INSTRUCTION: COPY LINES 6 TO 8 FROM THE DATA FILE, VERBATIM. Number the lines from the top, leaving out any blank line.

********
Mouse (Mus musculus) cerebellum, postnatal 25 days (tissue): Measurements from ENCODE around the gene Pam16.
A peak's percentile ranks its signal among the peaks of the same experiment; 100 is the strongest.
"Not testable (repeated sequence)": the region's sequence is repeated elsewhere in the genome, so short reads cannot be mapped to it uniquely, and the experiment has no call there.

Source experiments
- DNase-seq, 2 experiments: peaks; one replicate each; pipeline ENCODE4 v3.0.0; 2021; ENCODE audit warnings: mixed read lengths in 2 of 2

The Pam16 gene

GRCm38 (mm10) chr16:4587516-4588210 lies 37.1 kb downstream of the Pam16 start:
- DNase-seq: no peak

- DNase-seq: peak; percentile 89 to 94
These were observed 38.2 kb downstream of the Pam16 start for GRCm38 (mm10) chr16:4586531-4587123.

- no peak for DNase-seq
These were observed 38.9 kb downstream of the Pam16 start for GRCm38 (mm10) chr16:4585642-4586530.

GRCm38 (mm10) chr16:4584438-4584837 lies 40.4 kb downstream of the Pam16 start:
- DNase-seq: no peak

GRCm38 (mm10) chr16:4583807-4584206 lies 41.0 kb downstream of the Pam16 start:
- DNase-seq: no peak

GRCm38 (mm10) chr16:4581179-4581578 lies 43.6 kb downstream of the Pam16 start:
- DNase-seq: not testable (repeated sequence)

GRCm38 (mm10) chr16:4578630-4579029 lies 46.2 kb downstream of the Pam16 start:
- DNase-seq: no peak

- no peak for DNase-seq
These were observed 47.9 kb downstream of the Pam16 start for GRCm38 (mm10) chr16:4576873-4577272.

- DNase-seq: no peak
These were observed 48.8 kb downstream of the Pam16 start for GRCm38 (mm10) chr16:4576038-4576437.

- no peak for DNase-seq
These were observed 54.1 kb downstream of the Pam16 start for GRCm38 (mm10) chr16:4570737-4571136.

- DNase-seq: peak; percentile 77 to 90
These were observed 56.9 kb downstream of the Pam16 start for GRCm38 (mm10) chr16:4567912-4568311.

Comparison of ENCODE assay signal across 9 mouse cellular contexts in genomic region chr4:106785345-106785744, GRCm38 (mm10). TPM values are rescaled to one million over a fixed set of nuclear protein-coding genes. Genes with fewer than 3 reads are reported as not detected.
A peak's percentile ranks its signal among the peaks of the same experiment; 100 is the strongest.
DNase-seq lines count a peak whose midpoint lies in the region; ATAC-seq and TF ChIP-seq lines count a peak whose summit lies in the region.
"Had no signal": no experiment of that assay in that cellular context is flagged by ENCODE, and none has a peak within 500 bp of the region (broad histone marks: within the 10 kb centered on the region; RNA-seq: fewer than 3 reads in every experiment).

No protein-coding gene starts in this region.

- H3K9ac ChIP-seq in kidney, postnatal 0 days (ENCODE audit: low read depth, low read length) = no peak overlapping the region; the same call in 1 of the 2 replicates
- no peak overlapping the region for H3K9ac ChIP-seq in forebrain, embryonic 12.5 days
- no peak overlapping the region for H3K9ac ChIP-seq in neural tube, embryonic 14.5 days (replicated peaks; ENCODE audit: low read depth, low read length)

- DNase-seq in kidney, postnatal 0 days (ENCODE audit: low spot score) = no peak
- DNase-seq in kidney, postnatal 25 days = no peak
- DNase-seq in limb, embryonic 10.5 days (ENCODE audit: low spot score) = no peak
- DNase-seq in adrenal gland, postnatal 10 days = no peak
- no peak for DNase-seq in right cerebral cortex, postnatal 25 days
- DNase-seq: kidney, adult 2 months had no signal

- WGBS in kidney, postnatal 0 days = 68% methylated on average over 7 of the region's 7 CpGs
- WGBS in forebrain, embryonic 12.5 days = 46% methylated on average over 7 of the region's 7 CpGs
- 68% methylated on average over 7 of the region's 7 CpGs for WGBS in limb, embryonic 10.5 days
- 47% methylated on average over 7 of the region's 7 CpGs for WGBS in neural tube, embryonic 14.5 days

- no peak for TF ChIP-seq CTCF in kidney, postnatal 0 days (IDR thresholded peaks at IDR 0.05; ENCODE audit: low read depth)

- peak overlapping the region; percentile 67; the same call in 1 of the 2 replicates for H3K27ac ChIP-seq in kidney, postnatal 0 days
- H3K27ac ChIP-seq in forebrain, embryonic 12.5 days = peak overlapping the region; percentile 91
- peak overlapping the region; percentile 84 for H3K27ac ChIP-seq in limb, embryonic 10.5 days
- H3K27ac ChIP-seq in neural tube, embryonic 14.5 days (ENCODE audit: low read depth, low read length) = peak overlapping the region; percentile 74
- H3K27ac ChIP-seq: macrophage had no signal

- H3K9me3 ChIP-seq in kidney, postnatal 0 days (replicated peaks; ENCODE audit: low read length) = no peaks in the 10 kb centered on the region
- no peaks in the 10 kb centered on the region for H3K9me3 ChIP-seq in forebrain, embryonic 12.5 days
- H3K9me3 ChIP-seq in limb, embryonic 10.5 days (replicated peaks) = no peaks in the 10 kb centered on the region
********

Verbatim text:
The Pam16 gene

GRCm38 (mm10) chr16:4587516-4588210 lies 37.1 kb downstream of the Pam16 start:
- DNase-seq: no peak